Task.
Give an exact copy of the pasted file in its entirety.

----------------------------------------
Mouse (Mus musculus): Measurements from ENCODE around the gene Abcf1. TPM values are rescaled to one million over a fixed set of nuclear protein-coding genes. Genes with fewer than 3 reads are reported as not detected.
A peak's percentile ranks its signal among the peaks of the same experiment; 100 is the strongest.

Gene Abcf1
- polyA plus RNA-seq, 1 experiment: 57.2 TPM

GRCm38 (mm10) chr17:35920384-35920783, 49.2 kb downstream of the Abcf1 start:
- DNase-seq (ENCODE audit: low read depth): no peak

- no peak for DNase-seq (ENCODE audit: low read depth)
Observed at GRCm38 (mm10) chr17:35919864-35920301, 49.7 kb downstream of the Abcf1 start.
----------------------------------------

Mouse (Mus musculus): Measurements from ENCODE around the gene Abcf1. TPM values are rescaled to one million over a fixed set of nuclear protein-coding genes. Genes with fewer than 3 reads are reported as not detected.
A peak's percentile ranks its signal among the peaks of the same experiment; 100 is the strongest.

Gene Abcf1
- polyA plus RNA-seq, 1 experiment: 57.2 TPM

GRCm38 (mm10) chr17:35920384-35920783, 49.2 kb downstream of the Abcf1 start:
- DNase-seq (ENCODE audit: low read depth): no peak

- no peak for DNase-seq (ENCODE audit: low read depth)
Observed at GRCm38 (mm10) chr17:35919864-35920301, 49.7 kb downstream of the Abcf1 start.